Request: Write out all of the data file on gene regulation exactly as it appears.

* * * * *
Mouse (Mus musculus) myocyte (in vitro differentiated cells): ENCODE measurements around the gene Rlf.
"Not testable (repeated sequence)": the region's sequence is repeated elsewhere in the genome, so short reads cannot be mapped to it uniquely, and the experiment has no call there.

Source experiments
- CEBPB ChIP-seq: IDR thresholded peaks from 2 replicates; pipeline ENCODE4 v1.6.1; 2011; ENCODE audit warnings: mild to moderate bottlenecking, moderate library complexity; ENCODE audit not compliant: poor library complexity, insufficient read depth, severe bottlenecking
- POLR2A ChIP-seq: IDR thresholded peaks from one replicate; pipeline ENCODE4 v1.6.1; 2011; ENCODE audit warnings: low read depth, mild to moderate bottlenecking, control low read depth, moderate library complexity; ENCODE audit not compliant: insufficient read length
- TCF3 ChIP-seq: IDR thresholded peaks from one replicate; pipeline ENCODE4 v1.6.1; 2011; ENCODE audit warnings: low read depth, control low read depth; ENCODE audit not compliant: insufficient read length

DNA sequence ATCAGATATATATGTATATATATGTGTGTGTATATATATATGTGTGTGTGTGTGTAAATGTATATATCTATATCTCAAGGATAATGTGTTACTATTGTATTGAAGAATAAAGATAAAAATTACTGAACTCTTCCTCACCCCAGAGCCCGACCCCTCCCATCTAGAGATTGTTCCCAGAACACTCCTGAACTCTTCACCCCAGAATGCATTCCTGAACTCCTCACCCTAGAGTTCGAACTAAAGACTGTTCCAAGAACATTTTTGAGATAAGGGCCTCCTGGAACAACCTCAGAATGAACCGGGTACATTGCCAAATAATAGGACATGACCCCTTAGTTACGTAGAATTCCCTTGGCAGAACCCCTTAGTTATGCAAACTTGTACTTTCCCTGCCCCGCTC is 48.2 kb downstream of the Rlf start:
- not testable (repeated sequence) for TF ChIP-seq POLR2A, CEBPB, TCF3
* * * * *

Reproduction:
Mouse (Mus musculus) myocyte (in vitro differentiated cells): ENCODE measurements around the gene Rlf.
"Not testable (repeated sequence)": the region's sequence is repeated elsewhere in the genome, so short reads cannot be mapped to it uniquely, and the experiment has no call there.

Source experiments
- CEBPB ChIP-seq: IDR thresholded peaks from 2 replicates; pipeline ENCODE4 v1.6.1; 2011; ENCODE audit warnings: mild to moderate bottlenecking, moderate library complexity; ENCODE audit not compliant: poor library complexity, insufficient read depth, severe bottlenecking
- POLR2A ChIP-seq: IDR thresholded peaks from one replicate; pipeline ENCODE4 v1.6.1; 2011; ENCODE audit warnings: low read depth, mild to moderate bottlenecking, control low read depth, moderate library complexity; ENCODE audit not compliant: insufficient read length
- TCF3 ChIP-seq: IDR thresholded peaks from one replicate; pipeline ENCODE4 v1.6.1; 2011; ENCODE audit warnings: low read depth, control low read depth; ENCODE audit not compliant: insufficient read length

DNA sequence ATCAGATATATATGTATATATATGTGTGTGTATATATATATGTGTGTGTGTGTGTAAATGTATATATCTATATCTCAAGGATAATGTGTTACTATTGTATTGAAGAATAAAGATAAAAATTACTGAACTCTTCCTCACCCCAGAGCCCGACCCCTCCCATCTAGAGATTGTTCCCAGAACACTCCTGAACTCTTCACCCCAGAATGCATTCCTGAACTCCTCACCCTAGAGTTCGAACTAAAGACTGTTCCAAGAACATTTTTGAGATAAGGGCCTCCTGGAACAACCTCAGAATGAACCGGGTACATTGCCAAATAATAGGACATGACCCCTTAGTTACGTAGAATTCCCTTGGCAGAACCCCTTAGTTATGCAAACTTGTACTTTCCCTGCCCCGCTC is 48.2 kb downstream of the Rlf start:
- not testable (repeated sequence) for TF ChIP-seq POLR2A, CEBPB, TCF3